Clinical efficacy of bepotastine besilate was evaluated in 2 randomized, double-blind, placebo-controlled conjunctival allergen challenge (CAC) studies in 237 adults and pediatric patients 10 years of age or older with a history of allergic conjunctivitis. Bepotastine besilate 1.5% ophthalmic solution was more effective than vehicle for relieving ocular itching, but not conjunctival hyperemia, induced by an ocular allergen instilled into the conjunctival sac at 15 minutes and 8 hours following administration of the ophthalmic solution. Clinical trials establishing comparative efficacy of bepotastine besilate and other topical agents used in the treatment of allergic conjunctivitis are lacking.
The safety of bepotastine besilate 1.5% ophthalmic solution (administered twice daily) was evaluated in a multicenter, randomized double-blind, placebo-controlled clinical study of 861 healthy individuals (including 127 healthy children 3-9 years of age) over a period of 6 weeks. No adverse ocular effects or serious adverse events were reported.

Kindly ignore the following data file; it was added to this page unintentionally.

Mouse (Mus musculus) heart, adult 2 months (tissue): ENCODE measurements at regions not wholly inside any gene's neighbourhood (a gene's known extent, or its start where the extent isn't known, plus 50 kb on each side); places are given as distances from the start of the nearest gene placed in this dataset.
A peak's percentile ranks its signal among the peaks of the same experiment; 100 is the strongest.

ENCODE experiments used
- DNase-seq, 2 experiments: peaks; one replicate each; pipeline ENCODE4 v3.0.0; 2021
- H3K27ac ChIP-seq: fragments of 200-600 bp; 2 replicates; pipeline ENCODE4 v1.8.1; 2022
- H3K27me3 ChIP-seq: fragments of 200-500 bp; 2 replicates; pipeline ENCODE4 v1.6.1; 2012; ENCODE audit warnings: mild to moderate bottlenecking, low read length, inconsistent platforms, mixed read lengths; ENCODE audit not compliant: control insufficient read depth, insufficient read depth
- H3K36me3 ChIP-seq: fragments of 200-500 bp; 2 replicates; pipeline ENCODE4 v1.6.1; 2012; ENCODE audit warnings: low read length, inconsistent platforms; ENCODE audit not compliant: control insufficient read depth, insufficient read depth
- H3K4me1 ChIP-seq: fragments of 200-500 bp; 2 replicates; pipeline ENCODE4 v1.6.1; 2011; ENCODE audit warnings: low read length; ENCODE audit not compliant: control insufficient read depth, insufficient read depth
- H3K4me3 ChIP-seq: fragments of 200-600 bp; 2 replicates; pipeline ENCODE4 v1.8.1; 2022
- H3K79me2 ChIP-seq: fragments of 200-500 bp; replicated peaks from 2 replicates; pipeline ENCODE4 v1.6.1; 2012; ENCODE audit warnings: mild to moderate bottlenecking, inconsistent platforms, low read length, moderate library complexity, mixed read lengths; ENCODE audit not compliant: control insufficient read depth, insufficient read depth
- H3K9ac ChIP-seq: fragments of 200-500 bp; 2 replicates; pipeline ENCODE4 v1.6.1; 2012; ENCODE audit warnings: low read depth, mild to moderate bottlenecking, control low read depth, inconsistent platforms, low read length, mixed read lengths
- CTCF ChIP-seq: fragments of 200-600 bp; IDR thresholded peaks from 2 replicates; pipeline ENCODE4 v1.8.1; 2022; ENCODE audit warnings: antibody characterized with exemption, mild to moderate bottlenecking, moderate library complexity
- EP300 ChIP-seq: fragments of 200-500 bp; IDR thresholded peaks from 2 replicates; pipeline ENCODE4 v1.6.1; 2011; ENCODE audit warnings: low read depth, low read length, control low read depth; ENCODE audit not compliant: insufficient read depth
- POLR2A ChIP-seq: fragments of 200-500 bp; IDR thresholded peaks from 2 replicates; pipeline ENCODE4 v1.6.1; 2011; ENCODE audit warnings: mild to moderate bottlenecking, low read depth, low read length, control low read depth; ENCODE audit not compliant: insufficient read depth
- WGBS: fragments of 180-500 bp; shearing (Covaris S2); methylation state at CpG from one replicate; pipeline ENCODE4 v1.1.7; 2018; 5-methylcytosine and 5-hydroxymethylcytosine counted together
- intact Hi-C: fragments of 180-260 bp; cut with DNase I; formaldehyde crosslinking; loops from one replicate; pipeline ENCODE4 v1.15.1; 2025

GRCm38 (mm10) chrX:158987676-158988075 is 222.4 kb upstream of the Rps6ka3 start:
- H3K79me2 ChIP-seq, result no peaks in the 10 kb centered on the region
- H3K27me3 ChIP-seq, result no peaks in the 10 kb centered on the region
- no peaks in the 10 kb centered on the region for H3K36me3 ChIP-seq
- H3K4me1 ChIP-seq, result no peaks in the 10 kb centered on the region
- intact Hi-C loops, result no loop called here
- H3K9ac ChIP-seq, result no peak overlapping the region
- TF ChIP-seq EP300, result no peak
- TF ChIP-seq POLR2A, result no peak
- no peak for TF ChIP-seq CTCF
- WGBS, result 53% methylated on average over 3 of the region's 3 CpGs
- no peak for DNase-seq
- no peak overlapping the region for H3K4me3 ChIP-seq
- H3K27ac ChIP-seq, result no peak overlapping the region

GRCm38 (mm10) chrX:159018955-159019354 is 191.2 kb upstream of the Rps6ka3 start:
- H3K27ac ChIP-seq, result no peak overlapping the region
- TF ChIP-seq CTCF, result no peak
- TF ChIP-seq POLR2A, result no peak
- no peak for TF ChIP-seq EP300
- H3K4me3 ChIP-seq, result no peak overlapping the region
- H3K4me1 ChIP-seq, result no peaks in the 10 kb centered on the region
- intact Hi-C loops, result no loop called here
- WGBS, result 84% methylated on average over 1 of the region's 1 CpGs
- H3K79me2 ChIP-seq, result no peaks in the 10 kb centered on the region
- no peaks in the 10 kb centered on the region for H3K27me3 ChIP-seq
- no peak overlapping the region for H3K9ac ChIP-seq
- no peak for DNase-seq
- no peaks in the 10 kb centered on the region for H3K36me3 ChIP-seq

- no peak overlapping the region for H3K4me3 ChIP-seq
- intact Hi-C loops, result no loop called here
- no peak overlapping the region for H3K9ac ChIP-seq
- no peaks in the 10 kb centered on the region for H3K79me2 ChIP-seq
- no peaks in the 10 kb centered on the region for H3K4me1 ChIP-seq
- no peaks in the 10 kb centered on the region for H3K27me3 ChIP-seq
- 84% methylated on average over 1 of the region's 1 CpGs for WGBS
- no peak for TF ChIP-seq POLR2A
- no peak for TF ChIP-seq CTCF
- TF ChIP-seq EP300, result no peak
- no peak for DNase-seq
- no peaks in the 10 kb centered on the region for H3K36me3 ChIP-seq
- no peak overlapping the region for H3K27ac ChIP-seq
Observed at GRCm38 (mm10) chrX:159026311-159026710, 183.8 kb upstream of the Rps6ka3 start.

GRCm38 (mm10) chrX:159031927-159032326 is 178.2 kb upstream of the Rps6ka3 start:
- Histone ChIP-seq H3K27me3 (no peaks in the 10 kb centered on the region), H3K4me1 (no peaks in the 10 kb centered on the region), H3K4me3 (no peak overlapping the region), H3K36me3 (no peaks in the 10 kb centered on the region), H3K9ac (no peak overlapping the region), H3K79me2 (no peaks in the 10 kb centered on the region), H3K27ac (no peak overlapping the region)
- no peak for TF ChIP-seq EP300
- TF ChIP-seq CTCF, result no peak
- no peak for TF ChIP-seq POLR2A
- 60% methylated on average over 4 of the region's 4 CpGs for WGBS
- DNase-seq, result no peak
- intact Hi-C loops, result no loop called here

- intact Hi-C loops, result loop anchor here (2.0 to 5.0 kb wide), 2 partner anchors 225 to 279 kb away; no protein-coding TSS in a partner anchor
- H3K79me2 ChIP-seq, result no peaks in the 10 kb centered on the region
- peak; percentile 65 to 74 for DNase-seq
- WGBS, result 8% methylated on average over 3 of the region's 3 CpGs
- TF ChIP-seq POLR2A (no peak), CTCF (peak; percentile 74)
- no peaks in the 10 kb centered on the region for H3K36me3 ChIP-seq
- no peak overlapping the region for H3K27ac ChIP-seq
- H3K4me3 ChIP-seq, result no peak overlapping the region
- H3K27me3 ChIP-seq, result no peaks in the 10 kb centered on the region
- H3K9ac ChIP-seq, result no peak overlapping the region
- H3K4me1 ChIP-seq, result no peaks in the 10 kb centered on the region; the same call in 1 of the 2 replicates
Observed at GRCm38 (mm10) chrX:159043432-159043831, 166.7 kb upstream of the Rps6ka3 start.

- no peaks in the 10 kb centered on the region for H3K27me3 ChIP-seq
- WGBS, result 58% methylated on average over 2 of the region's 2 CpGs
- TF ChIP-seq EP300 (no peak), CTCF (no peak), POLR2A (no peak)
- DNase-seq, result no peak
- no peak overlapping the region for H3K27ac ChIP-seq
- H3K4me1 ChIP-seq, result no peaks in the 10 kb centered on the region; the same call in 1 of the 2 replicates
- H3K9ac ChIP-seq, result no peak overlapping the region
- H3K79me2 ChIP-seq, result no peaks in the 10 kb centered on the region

Dosage and Administration
Bepotastine besilate is applied topically to the eye as an ophthalmic solution.
The manufacturer states that bepotastine besilate ophthalmic solution should not be used for the symptomatic management of contact lens-related irritation. Patients should be advised not to wear their contact lenses if their eye(s) are red. Patients should also be advised to remove their contact lenses prior to administration of bepotastine besilate ophthalmic solution because the solution contains benzalkonium chloride, which may be absorbed by some soft contact lenses. Patients whose eyes are not red may reinsert their lenses after 10 minutes following administration of the ophthalmic solution.
The recommended dosage of bepotastine besilate for the symptomatic treatment of ocular itching associated with allergic conjunctivitis in adults and children 2 years of age and older is 1 drop of a 1.5% solution in the affected eye(s) twice daily.
The manufacturer states that there are no known contraindications to the use of bepotastine besilate ophthalmic solution.